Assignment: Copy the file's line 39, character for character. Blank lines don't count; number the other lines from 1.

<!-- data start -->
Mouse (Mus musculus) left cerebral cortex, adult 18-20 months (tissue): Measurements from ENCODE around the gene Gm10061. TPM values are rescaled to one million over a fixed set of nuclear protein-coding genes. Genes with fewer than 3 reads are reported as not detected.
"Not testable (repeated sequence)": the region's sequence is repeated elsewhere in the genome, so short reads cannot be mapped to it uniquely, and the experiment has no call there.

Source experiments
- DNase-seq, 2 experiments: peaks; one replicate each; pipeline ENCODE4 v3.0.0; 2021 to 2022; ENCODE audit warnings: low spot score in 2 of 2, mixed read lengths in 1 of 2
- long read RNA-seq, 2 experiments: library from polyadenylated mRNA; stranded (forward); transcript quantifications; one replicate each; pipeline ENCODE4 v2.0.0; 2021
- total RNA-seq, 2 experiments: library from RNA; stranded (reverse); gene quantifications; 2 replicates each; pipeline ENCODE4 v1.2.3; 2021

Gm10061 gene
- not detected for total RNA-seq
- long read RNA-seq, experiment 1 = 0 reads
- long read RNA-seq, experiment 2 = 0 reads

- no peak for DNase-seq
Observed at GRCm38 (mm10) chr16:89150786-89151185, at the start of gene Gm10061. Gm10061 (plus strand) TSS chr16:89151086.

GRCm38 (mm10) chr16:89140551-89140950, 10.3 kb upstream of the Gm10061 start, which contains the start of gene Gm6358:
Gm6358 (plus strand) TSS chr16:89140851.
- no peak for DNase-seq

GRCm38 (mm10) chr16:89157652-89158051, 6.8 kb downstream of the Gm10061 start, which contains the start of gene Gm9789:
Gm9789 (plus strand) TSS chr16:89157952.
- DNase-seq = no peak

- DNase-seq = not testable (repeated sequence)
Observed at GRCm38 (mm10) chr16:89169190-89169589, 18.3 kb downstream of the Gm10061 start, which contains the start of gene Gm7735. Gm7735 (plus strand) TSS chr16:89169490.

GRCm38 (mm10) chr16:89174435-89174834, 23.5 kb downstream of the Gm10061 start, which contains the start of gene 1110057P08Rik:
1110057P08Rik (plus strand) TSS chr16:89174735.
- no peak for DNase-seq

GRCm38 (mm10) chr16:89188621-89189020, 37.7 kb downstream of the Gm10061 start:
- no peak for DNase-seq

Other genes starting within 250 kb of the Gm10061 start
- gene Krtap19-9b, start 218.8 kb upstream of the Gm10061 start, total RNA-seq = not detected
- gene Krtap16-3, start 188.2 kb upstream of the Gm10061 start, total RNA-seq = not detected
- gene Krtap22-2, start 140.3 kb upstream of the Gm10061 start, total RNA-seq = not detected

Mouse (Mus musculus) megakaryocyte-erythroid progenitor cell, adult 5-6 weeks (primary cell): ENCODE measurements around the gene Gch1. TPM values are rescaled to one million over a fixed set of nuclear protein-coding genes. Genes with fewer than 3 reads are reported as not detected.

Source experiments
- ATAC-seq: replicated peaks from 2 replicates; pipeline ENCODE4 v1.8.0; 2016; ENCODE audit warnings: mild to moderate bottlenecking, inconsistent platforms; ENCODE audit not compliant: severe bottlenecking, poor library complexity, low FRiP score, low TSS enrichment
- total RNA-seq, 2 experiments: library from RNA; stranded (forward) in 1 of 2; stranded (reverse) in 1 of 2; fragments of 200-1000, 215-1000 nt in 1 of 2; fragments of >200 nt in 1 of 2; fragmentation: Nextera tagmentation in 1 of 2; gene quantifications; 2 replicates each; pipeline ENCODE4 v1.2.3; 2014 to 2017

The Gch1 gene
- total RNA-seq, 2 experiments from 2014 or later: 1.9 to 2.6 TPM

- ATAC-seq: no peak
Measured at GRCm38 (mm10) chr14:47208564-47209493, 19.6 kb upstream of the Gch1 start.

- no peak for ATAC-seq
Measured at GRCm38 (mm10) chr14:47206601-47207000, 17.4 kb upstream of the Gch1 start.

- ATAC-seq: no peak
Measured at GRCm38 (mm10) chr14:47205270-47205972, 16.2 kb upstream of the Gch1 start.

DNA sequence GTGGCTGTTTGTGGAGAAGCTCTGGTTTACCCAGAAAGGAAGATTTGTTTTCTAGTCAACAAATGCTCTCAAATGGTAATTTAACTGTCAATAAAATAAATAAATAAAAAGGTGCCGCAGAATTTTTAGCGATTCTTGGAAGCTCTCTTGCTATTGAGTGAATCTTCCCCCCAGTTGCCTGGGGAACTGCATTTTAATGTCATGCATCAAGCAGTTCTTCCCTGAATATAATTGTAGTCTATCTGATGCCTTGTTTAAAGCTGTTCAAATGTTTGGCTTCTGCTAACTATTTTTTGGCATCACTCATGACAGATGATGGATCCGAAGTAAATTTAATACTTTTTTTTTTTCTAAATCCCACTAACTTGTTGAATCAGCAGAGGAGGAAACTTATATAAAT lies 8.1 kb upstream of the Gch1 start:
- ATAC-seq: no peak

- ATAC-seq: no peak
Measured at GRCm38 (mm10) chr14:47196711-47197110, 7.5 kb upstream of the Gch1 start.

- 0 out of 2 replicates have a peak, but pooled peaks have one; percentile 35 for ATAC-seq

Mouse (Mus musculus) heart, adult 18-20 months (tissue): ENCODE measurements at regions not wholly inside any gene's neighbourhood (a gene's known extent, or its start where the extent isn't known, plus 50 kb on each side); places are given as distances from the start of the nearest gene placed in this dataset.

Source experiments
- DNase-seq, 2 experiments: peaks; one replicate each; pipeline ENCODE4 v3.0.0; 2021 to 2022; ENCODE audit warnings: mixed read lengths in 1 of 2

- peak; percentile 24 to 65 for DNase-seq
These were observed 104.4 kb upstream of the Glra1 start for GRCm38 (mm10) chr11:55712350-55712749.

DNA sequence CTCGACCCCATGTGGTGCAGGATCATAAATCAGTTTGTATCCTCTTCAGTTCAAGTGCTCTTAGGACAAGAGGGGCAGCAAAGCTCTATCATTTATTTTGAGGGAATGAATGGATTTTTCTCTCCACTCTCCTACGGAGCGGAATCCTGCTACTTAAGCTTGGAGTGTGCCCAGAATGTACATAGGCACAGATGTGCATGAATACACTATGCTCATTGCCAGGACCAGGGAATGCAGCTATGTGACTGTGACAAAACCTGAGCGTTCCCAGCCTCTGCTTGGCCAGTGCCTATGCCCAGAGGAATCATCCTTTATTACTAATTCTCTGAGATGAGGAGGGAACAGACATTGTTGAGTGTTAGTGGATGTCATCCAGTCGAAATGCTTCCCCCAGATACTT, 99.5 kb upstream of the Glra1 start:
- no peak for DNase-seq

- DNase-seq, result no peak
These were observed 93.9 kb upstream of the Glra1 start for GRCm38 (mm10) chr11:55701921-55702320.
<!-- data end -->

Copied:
Measured at GRCm38 (mm10) chr14:47206601-47207000, 17.4 kb upstream of the Gch1 start.